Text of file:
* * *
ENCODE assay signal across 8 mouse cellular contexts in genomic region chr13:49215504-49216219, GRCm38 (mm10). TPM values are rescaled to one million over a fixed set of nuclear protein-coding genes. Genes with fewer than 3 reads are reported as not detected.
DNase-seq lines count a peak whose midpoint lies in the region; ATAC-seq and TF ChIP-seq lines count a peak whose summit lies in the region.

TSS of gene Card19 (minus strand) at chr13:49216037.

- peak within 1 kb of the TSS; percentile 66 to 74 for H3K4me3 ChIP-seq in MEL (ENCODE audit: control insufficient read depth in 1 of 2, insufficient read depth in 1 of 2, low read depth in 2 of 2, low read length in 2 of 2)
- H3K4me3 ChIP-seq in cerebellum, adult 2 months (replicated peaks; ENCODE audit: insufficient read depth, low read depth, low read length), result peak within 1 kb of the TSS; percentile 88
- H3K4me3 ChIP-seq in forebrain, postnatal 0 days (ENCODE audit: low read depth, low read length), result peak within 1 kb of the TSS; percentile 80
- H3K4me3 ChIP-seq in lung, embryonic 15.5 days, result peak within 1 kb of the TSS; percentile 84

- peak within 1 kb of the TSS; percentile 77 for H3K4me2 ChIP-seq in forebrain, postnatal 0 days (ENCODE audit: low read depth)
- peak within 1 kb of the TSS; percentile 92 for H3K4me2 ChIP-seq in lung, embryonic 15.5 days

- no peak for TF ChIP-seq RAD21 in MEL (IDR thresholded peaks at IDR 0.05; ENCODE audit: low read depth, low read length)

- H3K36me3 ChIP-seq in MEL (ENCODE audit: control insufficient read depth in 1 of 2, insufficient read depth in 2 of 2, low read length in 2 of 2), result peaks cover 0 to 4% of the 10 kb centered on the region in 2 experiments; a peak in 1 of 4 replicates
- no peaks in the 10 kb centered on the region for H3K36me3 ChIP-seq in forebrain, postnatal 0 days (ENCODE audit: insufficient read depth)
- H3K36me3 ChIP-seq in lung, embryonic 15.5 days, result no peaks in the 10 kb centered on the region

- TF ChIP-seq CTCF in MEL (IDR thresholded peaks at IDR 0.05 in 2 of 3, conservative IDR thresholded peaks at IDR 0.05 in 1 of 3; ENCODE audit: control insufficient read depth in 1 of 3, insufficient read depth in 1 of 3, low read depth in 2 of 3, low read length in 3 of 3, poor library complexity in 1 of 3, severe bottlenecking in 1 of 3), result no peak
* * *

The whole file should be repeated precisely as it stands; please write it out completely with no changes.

ENCODE assay signal across 8 mouse cellular contexts in genomic region chr13:49215504-49216219, GRCm38 (mm10). TPM values are rescaled to one million over a fixed set of nuclear protein-coding genes. Genes with fewer than 3 reads are reported as not detected.
DNase-seq lines count a peak whose midpoint lies in the region; ATAC-seq and TF ChIP-seq lines count a peak whose summit lies in the region.

TSS of gene Card19 (minus strand) at chr13:49216037.

- peak within 1 kb of the TSS; percentile 66 to 74 for H3K4me3 ChIP-seq in MEL (ENCODE audit: control insufficient read depth in 1 of 2, insufficient read depth in 1 of 2, low read depth in 2 of 2, low read length in 2 of 2)
- H3K4me3 ChIP-seq in cerebellum, adult 2 months (replicated peaks; ENCODE audit: insufficient read depth, low read depth, low read length), result peak within 1 kb of the TSS; percentile 88
- H3K4me3 ChIP-seq in forebrain, postnatal 0 days (ENCODE audit: low read depth, low read length), result peak within 1 kb of the TSS; percentile 80
- H3K4me3 ChIP-seq in lung, embryonic 15.5 days, result peak within 1 kb of the TSS; percentile 84

- peak within 1 kb of the TSS; percentile 77 for H3K4me2 ChIP-seq in forebrain, postnatal 0 days (ENCODE audit: low read depth)
- peak within 1 kb of the TSS; percentile 92 for H3K4me2 ChIP-seq in lung, embryonic 15.5 days

- no peak for TF ChIP-seq RAD21 in MEL (IDR thresholded peaks at IDR 0.05; ENCODE audit: low read depth, low read length)

- H3K36me3 ChIP-seq in MEL (ENCODE audit: control insufficient read depth in 1 of 2, insufficient read depth in 2 of 2, low read length in 2 of 2), result peaks cover 0 to 4% of the 10 kb centered on the region in 2 experiments; a peak in 1 of 4 replicates
- no peaks in the 10 kb centered on the region for H3K36me3 ChIP-seq in forebrain, postnatal 0 days (ENCODE audit: insufficient read depth)
- H3K36me3 ChIP-seq in lung, embryonic 15.5 days, result no peaks in the 10 kb centered on the region

- TF ChIP-seq CTCF in MEL (IDR thresholded peaks at IDR 0.05 in 2 of 3, conservative IDR thresholded peaks at IDR 0.05 in 1 of 3; ENCODE audit: control insufficient read depth in 1 of 3, insufficient read depth in 1 of 3, low read depth in 2 of 3, low read length in 3 of 3, poor library complexity in 1 of 3, severe bottlenecking in 1 of 3), result no peak